April 2018


Editor's Note - April 2018 Editor's Note April 2018

Getting the April issue of without prejudice "to bed" remains a challenge. The Easter weekend is a little like the Christmas break and deadlines seem to have less impact than in other months. I apologise for this issue arriving late but I hope you will enjoy reading the content and will also find it useful.

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Remarkably brief – Trademarks: All sold out Intellectual Property April 2018

There's an article in World Trademark Review entitled We're running out of good trademarks. It's based on a study that was conducted by academics from the New York University School of Law and published in the Harvard Law Review under the name Are we running out of trademarks? An empirical study of trademark depletion and congestion. The study confirms what all trademark lawyers know, that it's becomingly increasingly difficult to clear and register trademarks because there are simply too many of them about. There's nothing new in this – Richard Jenkins wrote about the problem more than 20 years ago.

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The doctrine of unanimous assent Company Law April 2018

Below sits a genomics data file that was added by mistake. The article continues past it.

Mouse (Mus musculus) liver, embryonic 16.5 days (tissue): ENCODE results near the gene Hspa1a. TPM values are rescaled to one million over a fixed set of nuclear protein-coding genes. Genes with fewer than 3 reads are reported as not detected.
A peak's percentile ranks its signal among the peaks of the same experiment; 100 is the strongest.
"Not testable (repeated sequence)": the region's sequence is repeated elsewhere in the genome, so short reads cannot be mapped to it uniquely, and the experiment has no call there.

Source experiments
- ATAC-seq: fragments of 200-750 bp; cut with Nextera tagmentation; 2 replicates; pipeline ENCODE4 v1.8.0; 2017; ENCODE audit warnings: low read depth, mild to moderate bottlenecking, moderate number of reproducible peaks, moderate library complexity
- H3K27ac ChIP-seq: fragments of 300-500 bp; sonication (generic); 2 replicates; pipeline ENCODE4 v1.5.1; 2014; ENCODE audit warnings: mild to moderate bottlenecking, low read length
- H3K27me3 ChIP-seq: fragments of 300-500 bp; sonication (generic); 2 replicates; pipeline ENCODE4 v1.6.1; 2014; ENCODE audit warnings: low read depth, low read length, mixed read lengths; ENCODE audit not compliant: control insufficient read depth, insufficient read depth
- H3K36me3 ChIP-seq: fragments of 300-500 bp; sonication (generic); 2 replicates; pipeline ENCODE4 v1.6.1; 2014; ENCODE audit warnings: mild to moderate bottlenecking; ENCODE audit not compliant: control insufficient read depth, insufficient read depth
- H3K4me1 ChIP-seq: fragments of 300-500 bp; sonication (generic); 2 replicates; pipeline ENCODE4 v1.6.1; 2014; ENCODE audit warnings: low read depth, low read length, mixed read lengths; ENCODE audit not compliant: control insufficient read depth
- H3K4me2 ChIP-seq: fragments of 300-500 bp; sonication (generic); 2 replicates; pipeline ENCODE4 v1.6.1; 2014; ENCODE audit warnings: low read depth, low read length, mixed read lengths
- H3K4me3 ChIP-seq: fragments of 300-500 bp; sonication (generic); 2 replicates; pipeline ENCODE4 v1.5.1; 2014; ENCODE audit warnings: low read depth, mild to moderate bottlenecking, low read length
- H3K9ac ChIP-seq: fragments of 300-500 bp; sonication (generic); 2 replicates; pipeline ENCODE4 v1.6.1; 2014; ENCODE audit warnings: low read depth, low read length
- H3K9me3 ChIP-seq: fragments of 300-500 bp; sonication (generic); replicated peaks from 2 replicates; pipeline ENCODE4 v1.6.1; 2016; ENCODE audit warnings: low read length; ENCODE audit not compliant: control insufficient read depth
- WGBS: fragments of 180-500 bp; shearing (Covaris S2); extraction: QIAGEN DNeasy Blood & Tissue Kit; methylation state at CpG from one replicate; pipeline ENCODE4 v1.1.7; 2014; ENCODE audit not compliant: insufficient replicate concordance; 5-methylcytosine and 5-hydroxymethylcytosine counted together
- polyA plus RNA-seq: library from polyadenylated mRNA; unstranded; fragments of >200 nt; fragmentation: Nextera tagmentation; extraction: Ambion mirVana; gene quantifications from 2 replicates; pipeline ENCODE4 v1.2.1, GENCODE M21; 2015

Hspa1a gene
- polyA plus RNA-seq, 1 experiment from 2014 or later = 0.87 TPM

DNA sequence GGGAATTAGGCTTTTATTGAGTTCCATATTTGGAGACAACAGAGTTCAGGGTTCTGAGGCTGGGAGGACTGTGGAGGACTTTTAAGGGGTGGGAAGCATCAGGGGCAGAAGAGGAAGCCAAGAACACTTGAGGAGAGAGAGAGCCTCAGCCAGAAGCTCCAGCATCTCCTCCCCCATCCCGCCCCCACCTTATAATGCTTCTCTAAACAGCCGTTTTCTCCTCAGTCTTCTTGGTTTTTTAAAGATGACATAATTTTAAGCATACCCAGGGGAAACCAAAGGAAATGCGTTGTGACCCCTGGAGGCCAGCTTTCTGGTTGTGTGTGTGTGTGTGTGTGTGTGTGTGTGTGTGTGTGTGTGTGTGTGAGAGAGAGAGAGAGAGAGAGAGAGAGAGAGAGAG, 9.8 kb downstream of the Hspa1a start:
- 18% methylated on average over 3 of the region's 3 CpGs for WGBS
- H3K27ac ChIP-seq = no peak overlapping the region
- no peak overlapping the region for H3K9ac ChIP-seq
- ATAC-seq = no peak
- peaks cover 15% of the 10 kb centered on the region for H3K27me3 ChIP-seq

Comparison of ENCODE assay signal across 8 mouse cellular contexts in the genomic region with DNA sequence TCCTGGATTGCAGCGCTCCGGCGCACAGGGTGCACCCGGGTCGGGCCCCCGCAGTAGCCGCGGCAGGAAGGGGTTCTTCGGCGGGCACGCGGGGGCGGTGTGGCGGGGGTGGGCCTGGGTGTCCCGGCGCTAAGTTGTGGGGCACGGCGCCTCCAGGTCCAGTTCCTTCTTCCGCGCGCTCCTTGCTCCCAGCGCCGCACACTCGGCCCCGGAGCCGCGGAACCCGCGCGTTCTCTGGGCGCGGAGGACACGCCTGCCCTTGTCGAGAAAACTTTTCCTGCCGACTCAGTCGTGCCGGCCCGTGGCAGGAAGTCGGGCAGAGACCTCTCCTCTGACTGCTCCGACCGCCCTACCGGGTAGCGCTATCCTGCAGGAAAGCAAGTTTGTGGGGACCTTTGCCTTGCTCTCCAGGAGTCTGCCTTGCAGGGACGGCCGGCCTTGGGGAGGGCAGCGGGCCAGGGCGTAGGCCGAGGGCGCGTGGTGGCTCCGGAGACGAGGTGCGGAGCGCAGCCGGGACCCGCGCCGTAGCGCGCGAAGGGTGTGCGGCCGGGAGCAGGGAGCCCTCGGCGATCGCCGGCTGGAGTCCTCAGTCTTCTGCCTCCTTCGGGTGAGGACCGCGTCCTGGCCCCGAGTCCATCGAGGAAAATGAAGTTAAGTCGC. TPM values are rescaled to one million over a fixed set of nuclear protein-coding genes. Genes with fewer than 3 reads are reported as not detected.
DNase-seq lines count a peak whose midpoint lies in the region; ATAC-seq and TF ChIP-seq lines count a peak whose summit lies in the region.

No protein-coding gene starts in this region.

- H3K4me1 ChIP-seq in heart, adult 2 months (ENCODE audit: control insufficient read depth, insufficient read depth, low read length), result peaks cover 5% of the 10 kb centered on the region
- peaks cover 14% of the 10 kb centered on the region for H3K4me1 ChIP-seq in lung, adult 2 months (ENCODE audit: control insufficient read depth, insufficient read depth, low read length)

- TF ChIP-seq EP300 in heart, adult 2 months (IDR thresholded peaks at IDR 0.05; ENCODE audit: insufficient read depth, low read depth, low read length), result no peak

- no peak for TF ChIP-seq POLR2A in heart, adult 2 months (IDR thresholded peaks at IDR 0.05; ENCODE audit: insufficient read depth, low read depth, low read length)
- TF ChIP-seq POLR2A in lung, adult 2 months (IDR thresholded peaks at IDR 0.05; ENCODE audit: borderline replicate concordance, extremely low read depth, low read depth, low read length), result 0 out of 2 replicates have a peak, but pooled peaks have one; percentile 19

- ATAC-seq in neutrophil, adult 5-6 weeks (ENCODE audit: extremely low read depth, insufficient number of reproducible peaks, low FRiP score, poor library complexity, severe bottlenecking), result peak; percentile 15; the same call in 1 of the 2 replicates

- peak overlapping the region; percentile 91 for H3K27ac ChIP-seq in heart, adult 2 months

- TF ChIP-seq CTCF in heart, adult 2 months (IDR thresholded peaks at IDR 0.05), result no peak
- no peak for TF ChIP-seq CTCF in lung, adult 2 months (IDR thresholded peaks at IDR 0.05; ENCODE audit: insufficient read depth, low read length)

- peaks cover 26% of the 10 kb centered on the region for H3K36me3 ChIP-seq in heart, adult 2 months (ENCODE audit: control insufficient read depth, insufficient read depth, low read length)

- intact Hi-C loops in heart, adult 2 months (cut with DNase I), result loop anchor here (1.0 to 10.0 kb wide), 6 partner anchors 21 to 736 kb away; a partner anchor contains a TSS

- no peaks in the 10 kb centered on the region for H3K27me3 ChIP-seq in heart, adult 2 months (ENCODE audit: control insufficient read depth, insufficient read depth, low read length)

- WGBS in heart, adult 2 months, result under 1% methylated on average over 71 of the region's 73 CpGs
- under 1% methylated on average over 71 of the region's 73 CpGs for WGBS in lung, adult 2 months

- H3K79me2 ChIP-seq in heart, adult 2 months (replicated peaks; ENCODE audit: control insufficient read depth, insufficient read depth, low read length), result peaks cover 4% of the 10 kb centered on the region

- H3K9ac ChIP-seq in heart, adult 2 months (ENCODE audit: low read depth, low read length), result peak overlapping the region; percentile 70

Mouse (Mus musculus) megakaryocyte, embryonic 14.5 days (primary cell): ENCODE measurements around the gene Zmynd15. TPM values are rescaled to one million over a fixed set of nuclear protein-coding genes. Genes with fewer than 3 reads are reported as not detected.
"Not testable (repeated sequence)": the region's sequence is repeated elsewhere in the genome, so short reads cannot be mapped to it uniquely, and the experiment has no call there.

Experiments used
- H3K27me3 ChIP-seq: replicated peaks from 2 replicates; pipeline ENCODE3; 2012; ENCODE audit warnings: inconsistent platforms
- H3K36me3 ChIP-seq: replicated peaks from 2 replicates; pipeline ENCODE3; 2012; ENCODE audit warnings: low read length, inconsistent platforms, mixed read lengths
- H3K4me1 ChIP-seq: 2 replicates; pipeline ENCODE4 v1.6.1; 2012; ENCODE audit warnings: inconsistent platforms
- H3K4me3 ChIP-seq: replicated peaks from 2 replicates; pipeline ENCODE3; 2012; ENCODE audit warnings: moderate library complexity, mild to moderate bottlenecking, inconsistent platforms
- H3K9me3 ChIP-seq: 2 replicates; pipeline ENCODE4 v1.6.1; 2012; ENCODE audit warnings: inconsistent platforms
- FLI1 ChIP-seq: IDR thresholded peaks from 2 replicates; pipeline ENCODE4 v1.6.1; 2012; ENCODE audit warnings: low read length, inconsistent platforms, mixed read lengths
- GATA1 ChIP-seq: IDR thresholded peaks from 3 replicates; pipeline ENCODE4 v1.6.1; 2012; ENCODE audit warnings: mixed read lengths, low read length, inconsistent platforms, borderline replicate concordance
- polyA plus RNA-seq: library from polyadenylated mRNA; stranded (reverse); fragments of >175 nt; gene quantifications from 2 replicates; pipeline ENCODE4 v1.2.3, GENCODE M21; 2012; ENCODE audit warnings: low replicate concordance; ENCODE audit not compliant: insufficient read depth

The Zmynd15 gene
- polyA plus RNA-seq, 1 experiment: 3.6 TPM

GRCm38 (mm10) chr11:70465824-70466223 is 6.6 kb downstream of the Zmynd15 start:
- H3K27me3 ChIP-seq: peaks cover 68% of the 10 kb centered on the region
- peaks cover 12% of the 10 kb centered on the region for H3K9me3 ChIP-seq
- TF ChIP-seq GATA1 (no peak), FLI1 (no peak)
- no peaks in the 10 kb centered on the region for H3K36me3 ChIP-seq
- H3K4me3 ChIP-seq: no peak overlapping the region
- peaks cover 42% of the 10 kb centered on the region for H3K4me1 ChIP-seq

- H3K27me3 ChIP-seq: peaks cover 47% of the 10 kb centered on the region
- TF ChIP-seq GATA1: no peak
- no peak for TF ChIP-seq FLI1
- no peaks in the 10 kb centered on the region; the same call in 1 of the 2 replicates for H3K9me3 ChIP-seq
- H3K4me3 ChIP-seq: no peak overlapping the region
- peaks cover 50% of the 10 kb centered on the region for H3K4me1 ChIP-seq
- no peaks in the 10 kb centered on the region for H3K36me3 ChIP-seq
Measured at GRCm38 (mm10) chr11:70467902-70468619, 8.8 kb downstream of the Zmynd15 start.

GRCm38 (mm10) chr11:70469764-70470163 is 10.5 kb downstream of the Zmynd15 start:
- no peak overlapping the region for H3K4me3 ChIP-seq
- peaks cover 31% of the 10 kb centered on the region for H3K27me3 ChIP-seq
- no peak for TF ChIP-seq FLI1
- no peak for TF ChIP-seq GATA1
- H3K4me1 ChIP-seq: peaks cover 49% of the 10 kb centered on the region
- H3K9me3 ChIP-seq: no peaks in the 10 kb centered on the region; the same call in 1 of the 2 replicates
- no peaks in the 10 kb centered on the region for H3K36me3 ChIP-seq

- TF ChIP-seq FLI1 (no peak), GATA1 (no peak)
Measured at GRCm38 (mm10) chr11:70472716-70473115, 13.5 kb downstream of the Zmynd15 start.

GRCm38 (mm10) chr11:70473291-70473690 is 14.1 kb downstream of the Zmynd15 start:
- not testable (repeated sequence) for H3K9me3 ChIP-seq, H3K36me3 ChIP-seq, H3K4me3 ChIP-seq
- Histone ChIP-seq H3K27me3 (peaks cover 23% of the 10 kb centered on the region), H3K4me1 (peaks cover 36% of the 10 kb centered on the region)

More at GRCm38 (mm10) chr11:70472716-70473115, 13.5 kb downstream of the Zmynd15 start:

At common law, the principle of unanimous assent allows shareholders to approve decisions without requiring a properly constituted meeting or without having to observe any other prescribed formalities. This principle thus permits informal methods of shareholder approval provided that all shareholders are fully aware of what action is being taken and have consented to it (Fourie, J.S.A, "Unanimous Assent and Special Resolutions" (96) South African Law Journal (1979)).

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Serious implications for the banking and credit industries Company Law April 2018

The tension between the principle of freedom of contract and the policy considerations of our strict, indeed rigorous, law of prescription is both manifest and palpable." (Trinity Asset Management (Pty) Ltd v Grindstone Investments 132 (Pty) Ltd (1040/2015) [2016] ZASCA 135 para 16.) It was this tension that the Constitutional Court (CC) adjudicated on in the decision of Trinity Asset Management (Pty) Limited v Grindstone Investments 132 (Pty) Limited [2017] ZACC 32. Specifically, the CC had to determine whether contracting parties could vary the date on which a debt became "due", thereby delaying the running of prescription in terms of the Prescription Act, 1969.

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Shareholder Actions Company Law April 2018